In recent years there has been much talk of difficulties in the academic job market, and of many PhDs transitioning out of academia into the private sector. From what I've observed, it seems that those PhDs that did get private jobs experienced pay and hours much better than what they would have gotten as academic post-docs. Of course, academic freedom, and opportunity to publish or teach are often not as good, but those are somewhat subjective factors.

However most PhD programs aren't really suited to this sort of thing. They are designed (sometimes explicitly) for producing future professors. There is emphasis on teaching, academic research (ie. stuff that you can publish and bring in the cites), writing grants (to agencies like the NSF), and all sorts of academic-y things. These skills don't really seem like they would sound very attractive to a private sector employer, who I assume have, contrary to academia, some regard for making money and less for things I've listed.

Of course there are two main things the PhD has that a company concerned with profit rather than publications would want:

  • Specialized domain knowledge
  • General reasoning and analytical skills

Everything else you could get from non-PhDs cheaper. These, luckily, are things that PhD is designed to teach anyhow. However, there are often many soft skills I see in job ads, which seem relevant, like:

  • Computer skills
  • Proficiency with programming languages
  • Experience with frameworks and libraries of commercial use (.NET, phone apps, web administration, ecommerce)
  • "Works well with others"
  • "Good communicator"
  • "Can assume leadership role"
  • "Can supervise team of junior workers on project"

These are things that, if you want to learn while doing a PhD, sometimes you need to go out of your way to do so. And even if you acquire a skill, how do you convince the employer that you actually have it, as opposed to just saying you do?

So suppose you were a PhD student, but your goal upon graduation was not to start at a postdoc and aim for a college professorship, but do get a job in the private sector. This can be an industrial R&D job very similar to your PhD research, or it can be a supervisory role in an area related to your expertise (eg. fish biologist works at fishery), or it can be unrelated except for using the same skills (eg. physicist working in finance). What would you do differently during your PhD from your faculty-bound peers?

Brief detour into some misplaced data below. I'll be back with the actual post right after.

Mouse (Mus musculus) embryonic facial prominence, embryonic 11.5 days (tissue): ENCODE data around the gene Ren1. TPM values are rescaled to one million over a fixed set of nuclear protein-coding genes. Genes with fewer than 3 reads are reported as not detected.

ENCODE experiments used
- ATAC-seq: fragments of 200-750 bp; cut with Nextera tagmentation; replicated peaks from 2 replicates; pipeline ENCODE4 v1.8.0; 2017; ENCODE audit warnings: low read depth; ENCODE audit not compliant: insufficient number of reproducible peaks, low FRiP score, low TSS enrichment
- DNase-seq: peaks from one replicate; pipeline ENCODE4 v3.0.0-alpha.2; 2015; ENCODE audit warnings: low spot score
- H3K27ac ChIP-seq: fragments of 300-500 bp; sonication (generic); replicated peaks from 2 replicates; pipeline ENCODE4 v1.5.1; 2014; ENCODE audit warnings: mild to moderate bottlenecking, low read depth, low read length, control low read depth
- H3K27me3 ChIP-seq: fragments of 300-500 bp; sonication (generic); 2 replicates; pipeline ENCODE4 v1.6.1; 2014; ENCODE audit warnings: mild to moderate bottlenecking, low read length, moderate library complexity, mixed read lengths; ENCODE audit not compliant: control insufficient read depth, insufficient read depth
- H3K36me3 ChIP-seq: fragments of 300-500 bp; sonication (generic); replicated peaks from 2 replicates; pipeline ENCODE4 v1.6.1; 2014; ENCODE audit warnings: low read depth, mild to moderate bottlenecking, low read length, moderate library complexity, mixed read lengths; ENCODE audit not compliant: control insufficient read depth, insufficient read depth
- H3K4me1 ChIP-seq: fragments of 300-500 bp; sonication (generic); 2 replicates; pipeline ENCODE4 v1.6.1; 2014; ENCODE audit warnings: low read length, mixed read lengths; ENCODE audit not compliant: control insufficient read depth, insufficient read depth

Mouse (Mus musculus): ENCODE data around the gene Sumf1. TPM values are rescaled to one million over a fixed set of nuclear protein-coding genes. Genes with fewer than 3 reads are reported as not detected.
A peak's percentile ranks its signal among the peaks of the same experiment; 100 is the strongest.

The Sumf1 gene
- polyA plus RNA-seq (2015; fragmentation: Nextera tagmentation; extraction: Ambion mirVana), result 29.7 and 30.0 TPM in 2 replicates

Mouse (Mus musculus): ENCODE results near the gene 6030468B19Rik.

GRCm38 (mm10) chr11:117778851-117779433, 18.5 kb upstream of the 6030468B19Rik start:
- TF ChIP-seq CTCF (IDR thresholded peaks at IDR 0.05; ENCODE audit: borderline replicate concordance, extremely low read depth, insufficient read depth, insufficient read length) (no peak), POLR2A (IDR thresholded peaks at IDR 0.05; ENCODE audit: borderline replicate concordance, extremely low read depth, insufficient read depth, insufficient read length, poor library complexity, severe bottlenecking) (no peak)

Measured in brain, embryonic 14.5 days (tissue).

Does it make sense to sort of "flavor" your PhD work with things relevant to the private sector, so you can go into your job search having developed these tangential skills more than the average PhD would? Or is it better to just focus on research, and hope that employers will appreciate your academic success, and see your potential if you applied yourself to their business instead?

Someone will inevitably ask for what field, let's say biomedical -> biotech, software development, finance or healthcare. However, I encourage you to answer in a general way, that would apply to many disciplines; I think such an answer would be more useful.

  • See Tuning the PhD journey for Industry jobs
    – ff524
    Jul 26, 2016 at 5:42
  • @ff524 first question sounds like the same thing, but the accepted answer is not what I'm looking for at all (I want to know how and whether to invest in developing specific skills). Second one is asking about competing with non-PhDs, I want to compete with other PhDs (who also want the same industry job).
    – Superbest
    Jul 26, 2016 at 6:10
  • There are other answers besides for the accepted answer. Also, if you want better answers to that question (if it is asking the same thing), you can invest in a bounty on it to attract more attention. If you're not asking the same thing, you should edit your post to focus specifically on the aspect of the PhD -> industry transition not addressed in that question, instead of the rather broad title "Advice for a PhD… who is aiming for industry".